Chickydoo Sat 28-Jan-17 08:14:05

My DS shortest boy in his class, has always been the top of the top sets ( he's a clever clogs, didn't get it from me though)
He is 11, now in secondary & still top. On the other hand my son no 1, is over 6 foot & has always been tall, & is average at school. ( much more like me)

SarahMused Sat 28-Jan-17 08:15:59

It is most likely to be reaching your optimum potential height that makes the difference in intelligence. If you have good nutrition whilst growing you will be the tallest you can potentially grow and your brain will receive the correct nutrients for development as well. A person may be small because their genetics determined it or because their nutrition was poor and this second reason might affect brain development as well.
This is why the two, on average, correlate.

birdybirdywoofwoof Sat 28-Jan-17 08:17:09

I knew there was a reason for my failures wink

MissMrsMsXX Sat 28-Jan-17 08:19:43

Erm. The research is suggesting that it's true.

I'm sure there are countless examples where it isn't true.

However why is it true? Why do taller children do better?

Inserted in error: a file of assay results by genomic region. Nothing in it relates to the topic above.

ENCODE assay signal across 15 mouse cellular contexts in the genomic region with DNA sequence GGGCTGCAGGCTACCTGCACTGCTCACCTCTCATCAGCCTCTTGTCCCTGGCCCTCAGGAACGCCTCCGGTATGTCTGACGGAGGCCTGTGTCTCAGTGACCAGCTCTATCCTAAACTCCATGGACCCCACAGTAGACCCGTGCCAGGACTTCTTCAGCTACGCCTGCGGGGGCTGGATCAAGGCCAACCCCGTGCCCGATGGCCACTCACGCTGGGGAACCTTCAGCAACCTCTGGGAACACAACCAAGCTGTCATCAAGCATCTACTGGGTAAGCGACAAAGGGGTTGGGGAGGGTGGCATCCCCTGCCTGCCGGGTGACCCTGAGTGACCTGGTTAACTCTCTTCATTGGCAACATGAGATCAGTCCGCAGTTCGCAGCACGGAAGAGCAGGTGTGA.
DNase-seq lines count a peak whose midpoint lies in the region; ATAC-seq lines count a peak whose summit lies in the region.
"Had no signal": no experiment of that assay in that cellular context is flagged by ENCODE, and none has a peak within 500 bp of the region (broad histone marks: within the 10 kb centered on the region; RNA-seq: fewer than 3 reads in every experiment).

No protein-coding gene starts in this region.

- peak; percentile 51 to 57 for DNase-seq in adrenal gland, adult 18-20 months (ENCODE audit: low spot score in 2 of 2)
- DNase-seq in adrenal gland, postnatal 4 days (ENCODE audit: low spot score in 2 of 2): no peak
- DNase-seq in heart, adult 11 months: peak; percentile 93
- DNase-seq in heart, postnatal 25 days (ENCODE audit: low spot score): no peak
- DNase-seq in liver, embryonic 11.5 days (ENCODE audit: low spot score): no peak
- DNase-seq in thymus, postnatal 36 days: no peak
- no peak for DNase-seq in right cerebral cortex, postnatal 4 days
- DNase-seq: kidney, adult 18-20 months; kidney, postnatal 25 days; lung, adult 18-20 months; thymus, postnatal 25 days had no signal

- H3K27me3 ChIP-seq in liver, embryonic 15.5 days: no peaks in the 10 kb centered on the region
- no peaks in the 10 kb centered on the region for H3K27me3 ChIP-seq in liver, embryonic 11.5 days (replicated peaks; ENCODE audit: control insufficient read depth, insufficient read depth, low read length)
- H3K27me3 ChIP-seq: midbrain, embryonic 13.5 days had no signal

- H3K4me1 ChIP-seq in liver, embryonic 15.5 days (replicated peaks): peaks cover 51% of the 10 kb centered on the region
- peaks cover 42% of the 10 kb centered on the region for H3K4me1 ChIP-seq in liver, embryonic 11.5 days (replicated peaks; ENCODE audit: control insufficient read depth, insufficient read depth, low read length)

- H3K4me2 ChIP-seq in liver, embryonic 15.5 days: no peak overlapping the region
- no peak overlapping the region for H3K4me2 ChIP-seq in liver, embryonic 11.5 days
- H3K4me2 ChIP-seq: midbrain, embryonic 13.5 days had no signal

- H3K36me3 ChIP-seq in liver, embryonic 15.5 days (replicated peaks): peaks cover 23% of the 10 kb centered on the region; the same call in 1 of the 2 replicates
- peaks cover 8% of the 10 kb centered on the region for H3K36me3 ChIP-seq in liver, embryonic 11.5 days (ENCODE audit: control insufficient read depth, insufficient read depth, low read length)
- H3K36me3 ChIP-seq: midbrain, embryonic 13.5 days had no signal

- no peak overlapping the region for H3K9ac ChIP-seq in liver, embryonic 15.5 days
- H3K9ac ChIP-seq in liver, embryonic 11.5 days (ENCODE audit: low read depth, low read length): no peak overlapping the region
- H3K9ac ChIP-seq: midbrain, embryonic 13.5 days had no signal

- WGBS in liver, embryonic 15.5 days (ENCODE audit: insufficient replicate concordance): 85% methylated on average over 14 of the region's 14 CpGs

Bambambini Sat 28-Jan-17 08:20:07

Aren't there stats showing that taller people do better than shorter people overall - in business and getting to higher positions, progress higher in their career etc.

Male actors and gymnasts excepted.

Crumbs1 Sat 28-Jan-17 08:22:07

I think there is a research base that demonstrates that throughput life, taller people are advantaged (from a statistical perspective). Individuals will,buck the trend, as ever. There is/was probably an evolutionary advantage to being tall. More affluent have been taller throughout history due to better diets and breeding with other tall people . Tall people can generally command a room better.

mrz Sat 28-Jan-17 14:20:32

*"*^*Children that are nearly 5 starting school on average are.going to be taller than those just turned 4, on average aren't they. *^
There's nearly a years age difference...q*^*"*

So the 31st August boy in my class isn't actually almost a foot taller than the September born boys ...optical illusion perhaps hmm

A common occurrence in my experience

Join the discussion

Registering is free, easy, and means you can join in the discussion, watch threads, get discounts, win prizes and lots more.

Register now »

Already registered? Log in with: